Adam of the Road

Adam of the Road

Book - 1942
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Penguin Putnam
A Newbery Medal Winner

Awarded the John Newbery Medal as "the most distinguished contribution to American literature for children" in the year of its publication. "A road's a kind of holy thing," said Roger the Minstrel to his son, Adam. "That's why it's a good work to keep a road in repair, like giving alms to the poor or tending the sick. It's open to the sun and wind and rain. It brings all kinds of people and all parts of England together. And it's home to a minstrel, even though he may happen to be sleeping in a castle." And Adam, though only eleven, was to remember his father's words when his beloved dog, Nick, was stolen and Roger had disappeared and he found himself traveling alone along these same great roads, searching the fairs and market towns for his father and his dog.

Here is a story of thirteenth-century England, so absorbing and lively that for all its authenticity it scarcely seems "historical." Although crammed with odd facts and lore about that time when "longen folke to goon on pilgrimages," its scraps of song and hymn and jongleur's tale of the period seem as newminted and fresh as the day they were devised, and Adam is a real boy inside his gay striped surcoat.


"Engaging and beautifully written."—Children's Literature




From the Trade Paperback edition.

Baker & Taylor
In thirteenth-century England an eleven-year-old boy roams the countryside as he searches for his father and his stolen dog

Publisher: New York, The Viking press, 1942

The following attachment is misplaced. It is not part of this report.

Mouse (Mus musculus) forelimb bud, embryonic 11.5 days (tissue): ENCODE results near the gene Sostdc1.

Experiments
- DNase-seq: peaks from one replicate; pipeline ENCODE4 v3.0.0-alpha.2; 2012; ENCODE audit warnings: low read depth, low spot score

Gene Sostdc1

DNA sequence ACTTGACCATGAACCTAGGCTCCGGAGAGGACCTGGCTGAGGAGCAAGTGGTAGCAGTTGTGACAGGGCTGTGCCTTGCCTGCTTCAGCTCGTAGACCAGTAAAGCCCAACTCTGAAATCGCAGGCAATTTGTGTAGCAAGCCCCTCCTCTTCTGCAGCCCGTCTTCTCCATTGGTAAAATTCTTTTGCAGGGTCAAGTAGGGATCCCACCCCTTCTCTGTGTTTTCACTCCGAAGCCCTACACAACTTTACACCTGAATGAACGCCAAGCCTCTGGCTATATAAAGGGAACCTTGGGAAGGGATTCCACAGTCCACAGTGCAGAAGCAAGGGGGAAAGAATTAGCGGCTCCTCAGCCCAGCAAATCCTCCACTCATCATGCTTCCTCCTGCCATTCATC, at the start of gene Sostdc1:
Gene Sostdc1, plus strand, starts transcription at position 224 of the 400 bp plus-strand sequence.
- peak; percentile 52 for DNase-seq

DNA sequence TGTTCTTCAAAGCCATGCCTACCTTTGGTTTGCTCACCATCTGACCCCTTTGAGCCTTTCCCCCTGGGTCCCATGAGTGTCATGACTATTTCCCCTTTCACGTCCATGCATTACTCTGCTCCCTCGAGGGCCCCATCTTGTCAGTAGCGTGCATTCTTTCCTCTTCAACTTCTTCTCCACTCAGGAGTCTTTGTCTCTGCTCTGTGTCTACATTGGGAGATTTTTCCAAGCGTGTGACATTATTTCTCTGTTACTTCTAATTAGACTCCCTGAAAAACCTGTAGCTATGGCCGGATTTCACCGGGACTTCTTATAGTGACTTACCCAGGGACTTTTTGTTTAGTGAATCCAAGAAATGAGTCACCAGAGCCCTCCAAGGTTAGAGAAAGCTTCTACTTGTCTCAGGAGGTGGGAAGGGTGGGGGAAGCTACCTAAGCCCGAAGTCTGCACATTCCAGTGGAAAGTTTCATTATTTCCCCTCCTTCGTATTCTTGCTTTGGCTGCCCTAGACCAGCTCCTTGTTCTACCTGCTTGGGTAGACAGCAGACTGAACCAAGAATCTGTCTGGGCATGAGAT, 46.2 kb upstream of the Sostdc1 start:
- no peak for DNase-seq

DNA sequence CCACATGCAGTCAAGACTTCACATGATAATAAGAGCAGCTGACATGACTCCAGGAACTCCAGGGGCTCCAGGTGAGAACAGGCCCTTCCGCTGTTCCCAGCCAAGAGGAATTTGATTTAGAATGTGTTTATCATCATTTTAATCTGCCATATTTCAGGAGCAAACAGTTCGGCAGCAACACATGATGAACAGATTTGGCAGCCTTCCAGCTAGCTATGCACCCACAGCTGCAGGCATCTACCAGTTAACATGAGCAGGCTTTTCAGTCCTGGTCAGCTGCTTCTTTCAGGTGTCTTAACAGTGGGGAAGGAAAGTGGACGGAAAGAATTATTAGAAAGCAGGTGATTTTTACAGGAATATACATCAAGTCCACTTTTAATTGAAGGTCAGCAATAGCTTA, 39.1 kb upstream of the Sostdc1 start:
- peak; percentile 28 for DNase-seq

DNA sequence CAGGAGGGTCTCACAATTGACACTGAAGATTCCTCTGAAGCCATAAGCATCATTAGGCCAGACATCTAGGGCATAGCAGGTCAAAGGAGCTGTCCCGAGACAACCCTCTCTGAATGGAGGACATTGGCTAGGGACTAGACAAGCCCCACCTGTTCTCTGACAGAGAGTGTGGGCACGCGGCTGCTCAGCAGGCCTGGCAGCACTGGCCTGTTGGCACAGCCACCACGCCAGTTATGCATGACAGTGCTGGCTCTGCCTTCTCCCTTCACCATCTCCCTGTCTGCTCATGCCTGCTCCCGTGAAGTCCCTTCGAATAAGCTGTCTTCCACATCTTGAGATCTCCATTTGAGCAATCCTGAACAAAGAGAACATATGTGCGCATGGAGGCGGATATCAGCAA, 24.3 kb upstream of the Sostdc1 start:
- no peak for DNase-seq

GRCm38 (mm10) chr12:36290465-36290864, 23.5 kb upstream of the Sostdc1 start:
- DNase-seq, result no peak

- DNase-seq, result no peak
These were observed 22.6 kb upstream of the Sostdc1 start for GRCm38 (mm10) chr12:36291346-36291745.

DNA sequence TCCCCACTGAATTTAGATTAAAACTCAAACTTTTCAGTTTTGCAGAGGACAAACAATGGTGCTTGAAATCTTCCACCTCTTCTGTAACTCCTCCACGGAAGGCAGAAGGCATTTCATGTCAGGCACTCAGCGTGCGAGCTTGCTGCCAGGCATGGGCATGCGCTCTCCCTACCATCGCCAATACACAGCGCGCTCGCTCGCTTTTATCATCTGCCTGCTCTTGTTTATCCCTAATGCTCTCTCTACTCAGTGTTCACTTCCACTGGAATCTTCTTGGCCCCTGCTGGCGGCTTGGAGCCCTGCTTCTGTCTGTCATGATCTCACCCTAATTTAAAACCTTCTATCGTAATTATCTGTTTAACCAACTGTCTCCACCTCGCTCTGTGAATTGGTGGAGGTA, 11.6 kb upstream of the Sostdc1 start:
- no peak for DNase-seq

ISBN: 9780670104352
0670104353
Branch Call Number: J FICTION GRAY
Characteristics: 317 p. illus. 24 cm

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Yaya_May
Oct 10, 2019

This book made me want to rip my eyes out

IndyPL_SteveB May 24, 2019

Winner of the 1943 Newbery Award for children’s literature.

An above-average novel of the Middle Ages, set in 1294-95, in the reign of King Edward I. Adam is the 11-year-old son of a popular minstrel, Roger. He is a harpist and has learned to read and write English and Latin and to speak French. As the book opens, Roger takes Adam and his dog Nick to London, where Adam learns about the ways of a great lord’s household. Eventually, they set out to go to the fair at Winchester, where Roger plans major entertainments. But on the way, Nick is stolen by a rival minstrel. It’s bit of a slow start, but when a kid’s dog gets stolen, it’s hard not to connect. From there on, the book was very involving and exciting.

While chasing the dog thief, Adam is separated from his father. The rest of the story relates Adam’s adventures as he goes from town to town, singing for his supper and looking for his dog and his father. It’s pretty exciting stuff when he escapes from robbers and when he gets involved with some dishonest minstrels. If you have children or grandchildren who need to read an historical novel, the Middle Ages are likely to be a new era for them. This is a great choice.

b
black_lobster_26
Mar 05, 2019

Bounces around, buts still good.

Lovestoread5 Aug 16, 2018

I was engrossed in this story. Especially after Nick was stolen; the adventures Adam experiences on the road and the people he meets is heartwarming and exciting. I didn't realize what minstrelsy was until reading Adam of the Road. A great read. You'll like it!

l
Lego15
Mar 23, 2016

Such a great book!!

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